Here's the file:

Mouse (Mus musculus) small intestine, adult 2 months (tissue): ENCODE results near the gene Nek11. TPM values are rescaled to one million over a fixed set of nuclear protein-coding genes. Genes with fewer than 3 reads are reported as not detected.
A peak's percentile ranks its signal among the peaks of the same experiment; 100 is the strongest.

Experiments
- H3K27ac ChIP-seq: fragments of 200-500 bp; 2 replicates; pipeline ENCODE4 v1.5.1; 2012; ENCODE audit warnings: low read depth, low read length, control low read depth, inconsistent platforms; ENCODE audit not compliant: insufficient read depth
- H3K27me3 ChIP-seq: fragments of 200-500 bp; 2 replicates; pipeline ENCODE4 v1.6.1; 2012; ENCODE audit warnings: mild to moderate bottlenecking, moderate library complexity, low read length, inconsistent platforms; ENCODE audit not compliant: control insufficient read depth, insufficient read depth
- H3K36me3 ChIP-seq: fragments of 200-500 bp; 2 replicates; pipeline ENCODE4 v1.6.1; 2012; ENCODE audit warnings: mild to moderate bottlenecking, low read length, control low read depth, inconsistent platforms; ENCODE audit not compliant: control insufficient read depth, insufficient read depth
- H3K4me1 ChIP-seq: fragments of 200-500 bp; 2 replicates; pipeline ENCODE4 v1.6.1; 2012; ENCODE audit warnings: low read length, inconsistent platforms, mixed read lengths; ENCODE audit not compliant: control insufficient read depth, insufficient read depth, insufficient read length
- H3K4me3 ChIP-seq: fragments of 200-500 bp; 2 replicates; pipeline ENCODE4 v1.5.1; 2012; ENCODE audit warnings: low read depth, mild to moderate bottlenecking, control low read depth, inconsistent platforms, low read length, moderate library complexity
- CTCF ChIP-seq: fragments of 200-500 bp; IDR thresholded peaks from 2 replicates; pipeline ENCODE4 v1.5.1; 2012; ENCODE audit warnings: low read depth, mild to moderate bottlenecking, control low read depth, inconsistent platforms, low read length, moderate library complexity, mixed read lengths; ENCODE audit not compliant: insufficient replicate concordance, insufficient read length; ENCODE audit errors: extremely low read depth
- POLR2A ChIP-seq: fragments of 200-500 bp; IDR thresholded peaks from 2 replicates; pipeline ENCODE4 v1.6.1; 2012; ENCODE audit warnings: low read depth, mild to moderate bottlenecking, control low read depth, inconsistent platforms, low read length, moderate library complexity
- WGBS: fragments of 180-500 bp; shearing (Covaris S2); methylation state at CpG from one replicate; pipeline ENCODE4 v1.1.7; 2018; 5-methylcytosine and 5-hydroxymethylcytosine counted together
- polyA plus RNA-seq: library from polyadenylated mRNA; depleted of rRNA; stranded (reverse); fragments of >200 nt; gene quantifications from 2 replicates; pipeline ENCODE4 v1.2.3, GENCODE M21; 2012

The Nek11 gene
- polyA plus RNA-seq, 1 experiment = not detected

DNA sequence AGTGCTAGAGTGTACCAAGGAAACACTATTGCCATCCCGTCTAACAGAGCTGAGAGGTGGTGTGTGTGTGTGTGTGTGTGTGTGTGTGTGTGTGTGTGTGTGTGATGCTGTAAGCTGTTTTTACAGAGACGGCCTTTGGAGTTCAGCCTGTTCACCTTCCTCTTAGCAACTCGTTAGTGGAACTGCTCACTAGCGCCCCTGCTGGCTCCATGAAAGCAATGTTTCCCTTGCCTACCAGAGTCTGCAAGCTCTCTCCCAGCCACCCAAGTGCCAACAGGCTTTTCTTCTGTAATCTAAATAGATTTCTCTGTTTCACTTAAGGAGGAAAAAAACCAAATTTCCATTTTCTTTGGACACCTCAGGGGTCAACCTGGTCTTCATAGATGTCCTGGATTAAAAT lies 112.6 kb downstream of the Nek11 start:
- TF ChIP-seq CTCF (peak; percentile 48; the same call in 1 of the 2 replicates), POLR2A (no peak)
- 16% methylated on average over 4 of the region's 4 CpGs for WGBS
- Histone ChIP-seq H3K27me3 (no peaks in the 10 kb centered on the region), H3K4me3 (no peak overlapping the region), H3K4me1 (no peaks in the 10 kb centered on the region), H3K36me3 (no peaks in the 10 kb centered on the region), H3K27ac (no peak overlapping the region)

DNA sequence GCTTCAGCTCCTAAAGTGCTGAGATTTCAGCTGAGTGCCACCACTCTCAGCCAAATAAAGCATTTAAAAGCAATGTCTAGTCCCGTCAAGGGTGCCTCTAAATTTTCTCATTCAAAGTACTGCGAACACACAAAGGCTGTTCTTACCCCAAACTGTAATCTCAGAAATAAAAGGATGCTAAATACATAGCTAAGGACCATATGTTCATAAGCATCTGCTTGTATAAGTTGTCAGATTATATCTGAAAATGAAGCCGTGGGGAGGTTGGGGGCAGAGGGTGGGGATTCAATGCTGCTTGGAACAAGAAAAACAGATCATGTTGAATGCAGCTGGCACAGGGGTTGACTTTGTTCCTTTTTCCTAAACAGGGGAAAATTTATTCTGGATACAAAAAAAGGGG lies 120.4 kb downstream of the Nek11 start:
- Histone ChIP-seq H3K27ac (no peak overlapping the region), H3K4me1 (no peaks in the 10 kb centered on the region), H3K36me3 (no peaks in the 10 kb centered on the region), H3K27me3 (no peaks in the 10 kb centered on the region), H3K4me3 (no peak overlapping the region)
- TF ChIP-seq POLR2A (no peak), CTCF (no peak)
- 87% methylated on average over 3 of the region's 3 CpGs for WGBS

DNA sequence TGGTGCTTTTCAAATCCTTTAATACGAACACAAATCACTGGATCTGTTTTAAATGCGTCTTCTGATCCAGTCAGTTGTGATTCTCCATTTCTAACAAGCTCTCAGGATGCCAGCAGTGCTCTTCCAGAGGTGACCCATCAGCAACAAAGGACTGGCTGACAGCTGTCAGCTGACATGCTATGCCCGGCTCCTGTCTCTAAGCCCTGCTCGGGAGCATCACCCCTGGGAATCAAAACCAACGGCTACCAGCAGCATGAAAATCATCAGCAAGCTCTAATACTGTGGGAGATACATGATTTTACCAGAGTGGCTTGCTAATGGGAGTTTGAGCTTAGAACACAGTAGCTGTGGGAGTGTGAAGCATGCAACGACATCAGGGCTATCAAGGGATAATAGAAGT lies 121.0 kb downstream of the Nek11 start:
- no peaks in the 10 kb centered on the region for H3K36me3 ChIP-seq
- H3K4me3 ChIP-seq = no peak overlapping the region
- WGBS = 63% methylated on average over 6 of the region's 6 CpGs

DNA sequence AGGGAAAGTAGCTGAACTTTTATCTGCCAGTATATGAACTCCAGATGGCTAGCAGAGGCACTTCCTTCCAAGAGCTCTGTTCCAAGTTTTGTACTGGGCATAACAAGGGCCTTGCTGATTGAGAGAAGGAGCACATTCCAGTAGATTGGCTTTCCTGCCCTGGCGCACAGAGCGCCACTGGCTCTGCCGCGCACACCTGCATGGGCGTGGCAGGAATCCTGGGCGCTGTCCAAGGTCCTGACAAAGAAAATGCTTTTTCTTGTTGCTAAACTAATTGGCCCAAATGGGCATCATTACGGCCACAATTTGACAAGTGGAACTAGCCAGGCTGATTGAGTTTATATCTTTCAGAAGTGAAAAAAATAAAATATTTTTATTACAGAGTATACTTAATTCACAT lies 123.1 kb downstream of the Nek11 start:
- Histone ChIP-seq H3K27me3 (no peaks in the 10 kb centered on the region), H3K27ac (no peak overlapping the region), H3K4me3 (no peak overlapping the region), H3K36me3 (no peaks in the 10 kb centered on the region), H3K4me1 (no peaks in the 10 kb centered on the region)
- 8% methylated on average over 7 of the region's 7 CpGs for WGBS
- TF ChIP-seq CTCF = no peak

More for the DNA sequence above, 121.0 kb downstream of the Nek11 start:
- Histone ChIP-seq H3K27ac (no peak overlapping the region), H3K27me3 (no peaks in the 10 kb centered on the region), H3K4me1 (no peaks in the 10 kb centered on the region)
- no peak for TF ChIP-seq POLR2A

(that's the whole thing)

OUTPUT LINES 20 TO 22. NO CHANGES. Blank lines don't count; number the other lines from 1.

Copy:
- Histone ChIP-seq H3K27ac (no peak overlapping the region), H3K4me1 (no peaks in the 10 kb centered on the region), H3K36me3 (no peaks in the 10 kb centered on the region), H3K27me3 (no peaks in the 10 kb centered on the region), H3K4me3 (no peak overlapping the region)
- TF ChIP-seq POLR2A (no peak), CTCF (no peak)
- 87% methylated on average over 3 of the region's 3 CpGs for WGBS